How do heterosexual parents experience identity-release donation when adult children have obtained information about their sperm donor?
Adult offspring’s receipt of identifying information about the sperm donor challenged the fathers’ role as a parent, which was reflected in how parents positioned the donor in relation to the family.
WHAT IS KNOWN ALREADY
An increasing number of countries provide access to treatment with identity-release or ‘open-identity’ donors. However, there is limited knowledge about how parents experience and manage the situation when adult offspring obtain identifying information about the donor and may even establish contact with him.
STUDY DESIGN, SIZE, DURATION
This qualitative interview study included 23 parents whose offspring had obtained information about their sperm donor. Interviews were conducted from October 2018 to January 2019.
PARTICIPANTS/MATERIALS, SETTING, METHODS
A purposive sample of parents (15 mothers and 8 fathers) was recruited via adult offspring, who had requested identifying donor information at five Swedish University hospitals. All participating parents were part of a heterosexual couple who had conceived with sperm from an identity-release donor. Individual semi-structured interviews were conducted face-to face or via telephone, and transcribed audio recordings were analyzed using reflexive thematic analysis.
MAIN RESULTS AND THE ROLE OF CHANCE
The parents expressed diverse experiences related to their parenthood and the presence of the donor after offspring had obtained information about him; these were described in two themes. The theme ‘Navigating (in)visible markers of parenthood’ describes parenthood as embedded with dichotomous meanings of nature and nurture that parents navigated in relation to social approval. The theme ‘Positioning the donor in a new landscape’ describes how parents managed the presence of the donor by positioning him at a distance or acknowledging him as a person or even as part of the family, while some struggled to position him, giving rise to ambivalent feelings. The absence of genetic connectedness challenged the father’s role as parent, which was reflected in parents’ positioning of the donor.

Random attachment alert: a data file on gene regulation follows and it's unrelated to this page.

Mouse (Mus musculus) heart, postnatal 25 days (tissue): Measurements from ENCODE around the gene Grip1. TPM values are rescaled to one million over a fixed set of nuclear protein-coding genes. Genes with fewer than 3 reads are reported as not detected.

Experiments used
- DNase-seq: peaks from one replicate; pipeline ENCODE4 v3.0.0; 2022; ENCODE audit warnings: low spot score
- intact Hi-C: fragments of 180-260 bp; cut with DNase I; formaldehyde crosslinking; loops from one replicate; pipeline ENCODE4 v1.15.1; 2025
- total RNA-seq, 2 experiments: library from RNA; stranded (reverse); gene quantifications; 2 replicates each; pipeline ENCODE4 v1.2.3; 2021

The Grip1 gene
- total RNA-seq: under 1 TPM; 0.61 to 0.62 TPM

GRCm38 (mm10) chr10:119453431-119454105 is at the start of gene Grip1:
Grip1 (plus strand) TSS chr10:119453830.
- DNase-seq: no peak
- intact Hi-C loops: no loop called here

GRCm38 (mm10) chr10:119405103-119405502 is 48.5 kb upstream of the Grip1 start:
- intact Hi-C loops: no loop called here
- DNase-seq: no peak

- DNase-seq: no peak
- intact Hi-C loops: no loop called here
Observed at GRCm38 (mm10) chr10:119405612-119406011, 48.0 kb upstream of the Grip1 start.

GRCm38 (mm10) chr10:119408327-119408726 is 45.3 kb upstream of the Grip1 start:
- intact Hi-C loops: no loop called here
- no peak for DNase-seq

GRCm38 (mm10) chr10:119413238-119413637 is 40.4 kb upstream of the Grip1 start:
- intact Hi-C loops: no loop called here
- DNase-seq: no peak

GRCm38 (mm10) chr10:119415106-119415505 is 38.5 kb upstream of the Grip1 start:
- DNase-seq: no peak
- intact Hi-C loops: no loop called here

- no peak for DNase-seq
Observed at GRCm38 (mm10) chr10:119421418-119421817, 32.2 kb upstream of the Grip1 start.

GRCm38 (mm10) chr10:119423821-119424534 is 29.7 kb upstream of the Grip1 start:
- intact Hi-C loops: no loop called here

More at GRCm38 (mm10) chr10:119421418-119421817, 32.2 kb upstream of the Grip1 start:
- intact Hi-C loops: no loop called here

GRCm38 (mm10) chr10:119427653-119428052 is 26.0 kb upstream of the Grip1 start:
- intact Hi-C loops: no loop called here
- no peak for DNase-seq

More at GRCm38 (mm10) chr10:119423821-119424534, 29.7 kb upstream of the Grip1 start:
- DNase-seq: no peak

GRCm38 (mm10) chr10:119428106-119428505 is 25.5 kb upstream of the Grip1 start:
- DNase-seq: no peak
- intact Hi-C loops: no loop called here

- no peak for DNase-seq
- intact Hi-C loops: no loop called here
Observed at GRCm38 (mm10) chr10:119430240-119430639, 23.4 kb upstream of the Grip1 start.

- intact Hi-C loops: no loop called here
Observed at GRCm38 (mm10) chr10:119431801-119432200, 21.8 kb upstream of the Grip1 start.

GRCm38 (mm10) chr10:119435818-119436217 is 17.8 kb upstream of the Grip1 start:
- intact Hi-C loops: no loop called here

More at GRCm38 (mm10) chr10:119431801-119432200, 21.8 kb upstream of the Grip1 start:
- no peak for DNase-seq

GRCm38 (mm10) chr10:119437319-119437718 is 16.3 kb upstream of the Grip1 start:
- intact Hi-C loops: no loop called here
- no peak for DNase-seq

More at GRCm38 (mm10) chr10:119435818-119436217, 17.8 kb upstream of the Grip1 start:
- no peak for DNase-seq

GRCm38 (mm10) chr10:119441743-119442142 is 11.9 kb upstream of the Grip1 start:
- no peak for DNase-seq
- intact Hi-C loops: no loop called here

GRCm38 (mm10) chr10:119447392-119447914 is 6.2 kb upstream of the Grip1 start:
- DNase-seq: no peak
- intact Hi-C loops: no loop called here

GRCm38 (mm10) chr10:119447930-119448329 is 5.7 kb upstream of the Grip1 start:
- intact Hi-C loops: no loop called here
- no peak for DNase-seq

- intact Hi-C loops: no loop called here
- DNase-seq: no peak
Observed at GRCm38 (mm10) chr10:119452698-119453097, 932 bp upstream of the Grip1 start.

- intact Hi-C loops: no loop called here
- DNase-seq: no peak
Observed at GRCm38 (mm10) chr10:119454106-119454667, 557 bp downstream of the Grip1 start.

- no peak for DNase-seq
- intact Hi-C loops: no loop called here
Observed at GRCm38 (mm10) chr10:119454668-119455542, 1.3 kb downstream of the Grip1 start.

LIMITATIONS, REASONS FOR CAUTION
The study was performed within the context of the Swedish legislation on identity-release donation and is based on experiences of heterosexual couples who had used sperm donation and had informed their offspring about their donor conception. This, together with the fact that parents’ accounts were predominantly represented by mothers, must be taken into consideration regarding transferability to other populations.
WIDER IMPLICATIONS OF THE FINDINGS
Negotiations of social and genetic parenthood are still present among parents many years after treatment and may resurface when adult offspring obtain the donor’s identity. Access of the adult offspring to identifying information about the donor may have unexpected consequences for family relations, including expanding the family to include the donor. Challenges related to male infertility and family dynamics indicate that parents should have access to counseling and support to manage family life with varying genetic linkage within and outside the family unit.
STUDY FUNDING/COMPETING INTEREST(S)
Financial support was from The Swedish Research Council (Grant 2013-2712). There are no conflicts of interest to declare.